Note Taking and Paraphrasing Homework

Note Taking and Paraphrasing Practice
Directions: 1. Read the following article and take notes on one side of a note taking
sheet. Make sure you only record the important information that would be useful to a
research report. Also fill in as much information as you can on the top of the note taking
sheet. 2. On a separate sheet of paper, paraphrase paragraphs 7, 13, and 15. To
paraphrase mean to explain the information in your own words.
The Manhattan Project
By Mary Lynn Bushong
One of the big fears at the start of World War II was that the Nazis were
working to develop an atomic bomb. Albert Einstein sent a letter to President Roosevelt
encouraging him to fund research into nuclear fission for weapons to stop the Nazis.
In September 1942, General Leslie R. Groves of the Army Corps of Engineers was
chosen to head up the research project. However, before bomb designs could even be
considered, much more had to be learned. The project's original name was the cryptic
"Development of Substitute Materials." Groves didn't care for that name, and he chose
another one. The Army Corps of Engineers had a habit of naming projects after its
headquarters’ city. In this case, it was in New York, and the name became the Manhattan
On September 19, 1942, 32,000 acres in Oak Ridge, Tennessee were purchased to
become a secret laboratory and production site. Then on November 16, property at Los
Alamos became another site.
One of the first experiments carried out for the Manhattan Project was to discover if a
self-sustaining nuclear chain reaction could be produced. The successful experiment on
December 2, 1942 was carried out by an Italian scientist named Enrico Fermi. He carried
out the experiment under the bleachers of Stagg field at the University of Chicago.
In February 1943, the new electromagnetic separation facility to enrich uranium was
begun in Oak Ridge. The calutrons which did the work were monitored by WAACs.
Before uranium could be enriched, however, the correct type had to be found. It was
decided that U (uranium) -235 was right for the job. It was unstable and could sustain a
chain reaction.
A second element, P (plutonium) -239, was another reactive substance that had
potential. The problem was, both of these elements were rare, and it would be difficult to
find as much as was needed for the job.
There are many deposits of uranium in the world, but only 1% of it is U-235. The rest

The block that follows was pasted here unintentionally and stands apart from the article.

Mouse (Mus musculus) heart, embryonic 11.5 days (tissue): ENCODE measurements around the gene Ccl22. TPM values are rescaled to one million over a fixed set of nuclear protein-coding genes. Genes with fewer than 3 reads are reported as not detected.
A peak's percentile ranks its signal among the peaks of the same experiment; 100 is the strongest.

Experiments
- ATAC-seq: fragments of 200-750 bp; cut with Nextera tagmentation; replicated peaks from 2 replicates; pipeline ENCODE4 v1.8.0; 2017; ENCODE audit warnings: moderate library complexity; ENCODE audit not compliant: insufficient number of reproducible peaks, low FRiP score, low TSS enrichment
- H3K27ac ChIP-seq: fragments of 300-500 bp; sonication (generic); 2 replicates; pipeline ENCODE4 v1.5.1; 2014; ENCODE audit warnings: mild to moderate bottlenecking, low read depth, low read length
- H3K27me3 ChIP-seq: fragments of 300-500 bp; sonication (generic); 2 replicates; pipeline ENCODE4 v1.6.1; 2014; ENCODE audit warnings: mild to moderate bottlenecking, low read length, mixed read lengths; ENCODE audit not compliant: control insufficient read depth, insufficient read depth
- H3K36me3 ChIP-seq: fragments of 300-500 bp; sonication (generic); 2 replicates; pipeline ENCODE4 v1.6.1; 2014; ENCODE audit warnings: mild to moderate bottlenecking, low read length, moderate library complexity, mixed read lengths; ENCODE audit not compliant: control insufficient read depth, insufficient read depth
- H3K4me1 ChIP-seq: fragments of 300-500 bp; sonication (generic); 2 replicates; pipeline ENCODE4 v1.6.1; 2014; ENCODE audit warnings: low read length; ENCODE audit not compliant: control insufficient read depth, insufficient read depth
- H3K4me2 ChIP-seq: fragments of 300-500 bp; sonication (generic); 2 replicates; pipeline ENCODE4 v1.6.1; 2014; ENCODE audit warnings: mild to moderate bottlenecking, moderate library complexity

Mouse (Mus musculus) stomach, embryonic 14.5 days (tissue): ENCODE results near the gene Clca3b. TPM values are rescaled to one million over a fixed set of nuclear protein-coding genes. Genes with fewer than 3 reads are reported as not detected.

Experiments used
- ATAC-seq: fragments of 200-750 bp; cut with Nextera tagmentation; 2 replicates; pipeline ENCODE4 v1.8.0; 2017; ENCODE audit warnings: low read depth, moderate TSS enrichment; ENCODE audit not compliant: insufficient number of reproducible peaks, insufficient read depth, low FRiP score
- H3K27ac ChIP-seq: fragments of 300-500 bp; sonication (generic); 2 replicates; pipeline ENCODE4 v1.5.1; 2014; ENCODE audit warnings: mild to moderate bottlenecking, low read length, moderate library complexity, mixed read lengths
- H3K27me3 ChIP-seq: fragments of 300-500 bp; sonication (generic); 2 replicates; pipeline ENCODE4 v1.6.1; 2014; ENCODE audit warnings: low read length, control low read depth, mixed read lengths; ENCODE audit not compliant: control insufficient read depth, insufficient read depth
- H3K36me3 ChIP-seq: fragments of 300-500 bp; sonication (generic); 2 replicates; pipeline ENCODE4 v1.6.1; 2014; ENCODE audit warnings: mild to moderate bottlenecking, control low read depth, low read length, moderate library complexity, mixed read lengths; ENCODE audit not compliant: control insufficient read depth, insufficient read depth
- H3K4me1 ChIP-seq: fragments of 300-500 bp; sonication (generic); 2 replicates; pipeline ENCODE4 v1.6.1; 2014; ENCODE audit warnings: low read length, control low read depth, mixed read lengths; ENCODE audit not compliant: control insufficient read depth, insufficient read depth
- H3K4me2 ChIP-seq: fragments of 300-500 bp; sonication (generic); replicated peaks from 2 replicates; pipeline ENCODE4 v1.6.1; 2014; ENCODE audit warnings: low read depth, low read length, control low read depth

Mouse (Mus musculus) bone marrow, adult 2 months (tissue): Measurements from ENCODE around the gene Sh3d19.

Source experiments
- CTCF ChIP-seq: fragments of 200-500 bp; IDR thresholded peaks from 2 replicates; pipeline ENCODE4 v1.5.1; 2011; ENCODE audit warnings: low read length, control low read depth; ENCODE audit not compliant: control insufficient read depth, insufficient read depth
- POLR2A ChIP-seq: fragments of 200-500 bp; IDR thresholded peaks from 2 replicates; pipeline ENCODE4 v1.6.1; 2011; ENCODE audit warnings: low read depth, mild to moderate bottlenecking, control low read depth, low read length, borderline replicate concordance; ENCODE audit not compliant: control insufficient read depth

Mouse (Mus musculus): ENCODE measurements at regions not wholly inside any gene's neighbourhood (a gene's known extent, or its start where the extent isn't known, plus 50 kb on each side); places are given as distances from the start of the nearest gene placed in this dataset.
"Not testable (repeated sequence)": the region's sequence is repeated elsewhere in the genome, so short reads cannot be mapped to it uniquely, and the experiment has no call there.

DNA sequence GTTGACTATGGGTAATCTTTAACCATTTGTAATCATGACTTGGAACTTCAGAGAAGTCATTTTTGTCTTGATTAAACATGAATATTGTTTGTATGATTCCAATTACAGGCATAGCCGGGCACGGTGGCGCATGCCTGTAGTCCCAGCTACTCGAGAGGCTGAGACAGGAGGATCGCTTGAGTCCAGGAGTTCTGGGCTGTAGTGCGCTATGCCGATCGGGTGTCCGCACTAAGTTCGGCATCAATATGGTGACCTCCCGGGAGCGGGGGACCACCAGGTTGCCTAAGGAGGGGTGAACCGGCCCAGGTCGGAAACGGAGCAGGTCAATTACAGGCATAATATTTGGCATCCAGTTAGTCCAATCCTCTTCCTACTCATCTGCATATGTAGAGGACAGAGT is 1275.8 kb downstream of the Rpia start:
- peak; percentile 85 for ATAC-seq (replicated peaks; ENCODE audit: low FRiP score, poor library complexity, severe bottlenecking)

is useless for making bombs. Separating the isotopes was tried in different ways. One was
to use magnetic separation. The second was through a process called gaseous diffusion. It
turned out to be the most efficient and effective method of producing U-235. The third
way was to use a centrifuge, but it was abandoned before testing.
A third testing site was acquired in Hanford, Washington. The small reactor was too
dangerous to continue using in Chicago, and the Oak Ridge site was too close to
Knoxville, in case something happened to the planned large reactor. The possible fuels
needed to be tested and the bombs themselves designed. The Hanford site was judged to
be remote enough not to be a problem.
Over all, the project produced 3 atomic bombs. The first was "Gadget," a plutonium
bomb that would be exploded at the Trinity test site. The second was "Little Boy," a
uranium bomb. The last was "Fat Man," another plutonium bomb.
In April 1944, there was a possible problem for the project. President Roosevelt
died, and President Truman took office. He was unaware of the Manhattan project and
would have to be informed. No one was sure what he would say—continue or scrap it.
The project continued.
A month after Truman took office, Germany surrendered. The bomb originally
meant for Germany was now going to be directed to Japan.
The first test was scheduled for July 16, 1945. The amount of radioactive fallout was
unknown. There was also no spare bomb, as the test was made using the first plutonium
bomb. The blast turned out to be many times larger than expected.
There were many reasons for using and not using the bombs. The U.S. wanted a
speedy, unconditional surrender. The Japanese military were not in a hurry to do so. The
Americans wanted the war over before the Russians could arrive and complicate the
outcome. Many felt that using the bombs was the last step in defending the United States
against an aggressor.
Those who did not want the bombs to be used were the scientists who built them.
They hoped that a demonstration of the bomb's function would deter the Japanese
military. They understood the potential for injury and death, but by then it was out of
their hands.
On August 6, 1945, "Little Boy" was flown by the B-29 bomber named the Enola
Gay to Japan and dropped over Hiroshima. It killed 66,000 people instantly, and a total of
140,000 were dead by the end of the year, most from radiation poisoning. Three days
later, a second bomb was dropped over Nagasaki. "Fat Man" just missed the city center
but even so, killed about 70,000 people by the end of that year.
The Manhattan Project did result in the deaths of more than 200,000 people, but
violence was not its only legacy. Scientists like Oppenheimer became active in the
regulation of atomic energy. Like all forms of power, it had its negative and positive uses.
Classroom News Magazine – January, 2007